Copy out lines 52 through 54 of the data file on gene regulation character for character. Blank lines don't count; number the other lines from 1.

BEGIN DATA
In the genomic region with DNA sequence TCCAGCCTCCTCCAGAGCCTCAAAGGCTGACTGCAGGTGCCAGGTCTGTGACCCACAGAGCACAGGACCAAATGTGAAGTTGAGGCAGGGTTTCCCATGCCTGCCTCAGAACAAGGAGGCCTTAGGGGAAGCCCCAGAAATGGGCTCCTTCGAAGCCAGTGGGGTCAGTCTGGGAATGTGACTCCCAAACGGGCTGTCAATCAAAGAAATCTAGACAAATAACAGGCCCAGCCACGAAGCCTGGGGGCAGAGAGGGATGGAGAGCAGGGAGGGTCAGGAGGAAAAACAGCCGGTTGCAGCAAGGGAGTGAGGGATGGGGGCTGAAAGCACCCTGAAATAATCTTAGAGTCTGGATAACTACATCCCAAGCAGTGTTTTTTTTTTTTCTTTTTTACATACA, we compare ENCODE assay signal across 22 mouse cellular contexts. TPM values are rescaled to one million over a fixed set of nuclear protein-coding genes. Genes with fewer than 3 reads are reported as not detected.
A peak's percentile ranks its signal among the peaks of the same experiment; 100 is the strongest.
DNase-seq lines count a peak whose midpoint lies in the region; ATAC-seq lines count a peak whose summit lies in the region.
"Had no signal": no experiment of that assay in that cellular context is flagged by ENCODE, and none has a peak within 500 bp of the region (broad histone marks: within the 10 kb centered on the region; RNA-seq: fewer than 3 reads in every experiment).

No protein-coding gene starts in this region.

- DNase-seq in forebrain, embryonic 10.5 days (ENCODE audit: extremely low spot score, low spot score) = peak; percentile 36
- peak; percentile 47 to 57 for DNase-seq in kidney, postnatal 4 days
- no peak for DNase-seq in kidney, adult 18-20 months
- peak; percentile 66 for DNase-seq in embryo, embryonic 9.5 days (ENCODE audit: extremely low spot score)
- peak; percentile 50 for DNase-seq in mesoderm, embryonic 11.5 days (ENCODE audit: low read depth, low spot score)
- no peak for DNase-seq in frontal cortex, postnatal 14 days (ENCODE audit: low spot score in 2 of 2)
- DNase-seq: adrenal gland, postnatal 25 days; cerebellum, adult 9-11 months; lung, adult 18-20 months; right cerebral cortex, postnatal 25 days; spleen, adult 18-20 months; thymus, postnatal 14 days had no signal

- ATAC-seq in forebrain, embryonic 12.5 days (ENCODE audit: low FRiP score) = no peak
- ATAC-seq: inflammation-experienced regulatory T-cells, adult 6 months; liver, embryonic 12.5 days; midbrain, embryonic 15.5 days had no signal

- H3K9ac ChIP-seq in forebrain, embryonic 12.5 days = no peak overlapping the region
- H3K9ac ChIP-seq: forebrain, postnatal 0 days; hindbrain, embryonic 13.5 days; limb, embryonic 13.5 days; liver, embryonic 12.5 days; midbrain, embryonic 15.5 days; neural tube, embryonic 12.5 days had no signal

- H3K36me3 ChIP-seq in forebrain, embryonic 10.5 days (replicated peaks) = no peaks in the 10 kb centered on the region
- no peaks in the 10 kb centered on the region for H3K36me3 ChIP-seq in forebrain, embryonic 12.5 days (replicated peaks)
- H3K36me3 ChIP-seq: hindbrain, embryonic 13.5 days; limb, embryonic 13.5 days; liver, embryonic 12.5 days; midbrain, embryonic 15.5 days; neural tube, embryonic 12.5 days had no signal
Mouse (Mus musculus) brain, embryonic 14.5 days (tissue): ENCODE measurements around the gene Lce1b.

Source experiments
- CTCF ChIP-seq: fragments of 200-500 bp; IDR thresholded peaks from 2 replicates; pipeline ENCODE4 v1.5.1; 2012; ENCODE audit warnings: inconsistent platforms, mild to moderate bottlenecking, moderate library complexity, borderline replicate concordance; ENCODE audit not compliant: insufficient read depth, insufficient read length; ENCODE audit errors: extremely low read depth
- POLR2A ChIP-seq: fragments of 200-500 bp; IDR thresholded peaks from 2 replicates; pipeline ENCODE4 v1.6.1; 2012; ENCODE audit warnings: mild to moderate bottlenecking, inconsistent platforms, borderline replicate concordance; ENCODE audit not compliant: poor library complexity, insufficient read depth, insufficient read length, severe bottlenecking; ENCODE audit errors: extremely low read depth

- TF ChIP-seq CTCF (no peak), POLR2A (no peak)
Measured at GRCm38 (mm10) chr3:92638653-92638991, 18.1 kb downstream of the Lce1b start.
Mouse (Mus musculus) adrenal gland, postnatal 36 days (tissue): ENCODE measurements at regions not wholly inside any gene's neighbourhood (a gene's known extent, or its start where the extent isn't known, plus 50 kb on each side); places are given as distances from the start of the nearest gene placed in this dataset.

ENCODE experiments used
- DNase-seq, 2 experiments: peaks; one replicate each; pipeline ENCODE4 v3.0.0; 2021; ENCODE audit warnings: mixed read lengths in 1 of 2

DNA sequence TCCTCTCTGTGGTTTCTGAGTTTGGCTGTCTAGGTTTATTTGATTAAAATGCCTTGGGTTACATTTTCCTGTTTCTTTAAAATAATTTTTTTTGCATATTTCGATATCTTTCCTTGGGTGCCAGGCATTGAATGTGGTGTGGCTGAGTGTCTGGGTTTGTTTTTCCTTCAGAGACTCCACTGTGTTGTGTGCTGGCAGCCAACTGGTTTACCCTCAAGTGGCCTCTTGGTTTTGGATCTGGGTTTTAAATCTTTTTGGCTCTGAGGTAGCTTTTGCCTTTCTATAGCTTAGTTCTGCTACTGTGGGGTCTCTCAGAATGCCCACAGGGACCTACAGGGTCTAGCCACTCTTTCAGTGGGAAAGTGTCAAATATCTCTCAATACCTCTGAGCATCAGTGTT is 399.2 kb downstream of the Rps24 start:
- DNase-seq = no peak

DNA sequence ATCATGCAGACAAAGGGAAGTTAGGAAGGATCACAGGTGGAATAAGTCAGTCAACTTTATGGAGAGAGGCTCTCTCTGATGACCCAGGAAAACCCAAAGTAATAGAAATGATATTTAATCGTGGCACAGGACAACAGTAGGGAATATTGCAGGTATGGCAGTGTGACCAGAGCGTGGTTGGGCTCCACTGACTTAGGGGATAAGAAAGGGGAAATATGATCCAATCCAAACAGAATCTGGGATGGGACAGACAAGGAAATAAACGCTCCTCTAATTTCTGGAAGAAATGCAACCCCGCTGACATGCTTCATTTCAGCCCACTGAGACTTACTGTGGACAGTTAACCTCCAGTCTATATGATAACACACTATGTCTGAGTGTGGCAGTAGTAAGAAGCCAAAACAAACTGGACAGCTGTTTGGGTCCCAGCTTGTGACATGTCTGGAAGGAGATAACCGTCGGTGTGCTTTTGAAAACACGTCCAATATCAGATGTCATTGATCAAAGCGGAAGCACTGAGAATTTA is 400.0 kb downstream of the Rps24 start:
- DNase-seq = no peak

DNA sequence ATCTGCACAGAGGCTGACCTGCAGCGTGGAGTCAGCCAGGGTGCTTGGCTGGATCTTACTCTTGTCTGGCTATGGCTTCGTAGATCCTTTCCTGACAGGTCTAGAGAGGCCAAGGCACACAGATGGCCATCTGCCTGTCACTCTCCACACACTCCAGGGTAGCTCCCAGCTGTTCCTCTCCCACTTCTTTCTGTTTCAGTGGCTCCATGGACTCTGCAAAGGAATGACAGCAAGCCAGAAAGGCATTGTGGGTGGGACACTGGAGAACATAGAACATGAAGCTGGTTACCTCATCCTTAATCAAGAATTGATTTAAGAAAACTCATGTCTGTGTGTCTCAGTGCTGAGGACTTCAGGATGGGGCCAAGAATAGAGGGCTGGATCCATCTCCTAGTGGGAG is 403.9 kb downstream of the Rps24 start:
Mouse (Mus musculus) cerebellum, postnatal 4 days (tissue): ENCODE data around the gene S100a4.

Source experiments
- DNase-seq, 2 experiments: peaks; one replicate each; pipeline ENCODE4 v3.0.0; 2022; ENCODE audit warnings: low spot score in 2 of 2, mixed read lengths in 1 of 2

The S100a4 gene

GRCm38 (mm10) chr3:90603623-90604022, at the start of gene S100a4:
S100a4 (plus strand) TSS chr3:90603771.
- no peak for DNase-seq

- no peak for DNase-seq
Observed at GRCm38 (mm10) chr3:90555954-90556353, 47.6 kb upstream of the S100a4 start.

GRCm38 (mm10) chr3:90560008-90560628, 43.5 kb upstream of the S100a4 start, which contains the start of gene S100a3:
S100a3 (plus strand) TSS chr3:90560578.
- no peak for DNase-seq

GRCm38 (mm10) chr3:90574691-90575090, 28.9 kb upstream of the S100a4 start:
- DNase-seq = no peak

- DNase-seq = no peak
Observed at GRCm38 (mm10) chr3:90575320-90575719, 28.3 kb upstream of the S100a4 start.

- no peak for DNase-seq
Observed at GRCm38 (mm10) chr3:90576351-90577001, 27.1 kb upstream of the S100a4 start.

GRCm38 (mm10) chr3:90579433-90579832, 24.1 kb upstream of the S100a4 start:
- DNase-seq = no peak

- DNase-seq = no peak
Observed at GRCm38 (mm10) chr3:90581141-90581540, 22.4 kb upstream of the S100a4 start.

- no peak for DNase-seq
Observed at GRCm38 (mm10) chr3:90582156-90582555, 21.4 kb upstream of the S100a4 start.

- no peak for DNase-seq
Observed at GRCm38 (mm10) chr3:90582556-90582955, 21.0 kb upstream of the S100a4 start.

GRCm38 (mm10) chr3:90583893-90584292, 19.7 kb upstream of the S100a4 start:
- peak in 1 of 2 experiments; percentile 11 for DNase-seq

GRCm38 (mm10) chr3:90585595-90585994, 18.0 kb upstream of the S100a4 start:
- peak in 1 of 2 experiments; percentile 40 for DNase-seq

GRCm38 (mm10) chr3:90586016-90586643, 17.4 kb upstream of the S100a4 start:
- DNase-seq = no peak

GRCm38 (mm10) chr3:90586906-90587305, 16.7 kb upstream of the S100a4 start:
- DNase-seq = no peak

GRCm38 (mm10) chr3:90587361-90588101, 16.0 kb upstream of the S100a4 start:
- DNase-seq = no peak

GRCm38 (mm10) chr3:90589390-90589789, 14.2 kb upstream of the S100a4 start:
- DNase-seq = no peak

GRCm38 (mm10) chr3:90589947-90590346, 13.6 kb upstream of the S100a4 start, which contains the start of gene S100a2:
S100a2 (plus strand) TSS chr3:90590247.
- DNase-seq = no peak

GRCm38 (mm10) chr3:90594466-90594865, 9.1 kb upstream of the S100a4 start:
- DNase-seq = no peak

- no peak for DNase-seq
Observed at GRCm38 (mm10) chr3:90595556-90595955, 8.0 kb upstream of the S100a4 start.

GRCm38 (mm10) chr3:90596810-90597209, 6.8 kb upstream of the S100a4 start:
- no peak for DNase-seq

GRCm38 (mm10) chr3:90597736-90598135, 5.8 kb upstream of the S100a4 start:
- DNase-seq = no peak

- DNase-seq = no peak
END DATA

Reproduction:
GRCm38 (mm10) chr3:90579433-90579832, 24.1 kb upstream of the S100a4 start:
- DNase-seq = no peak

- DNase-seq = no peak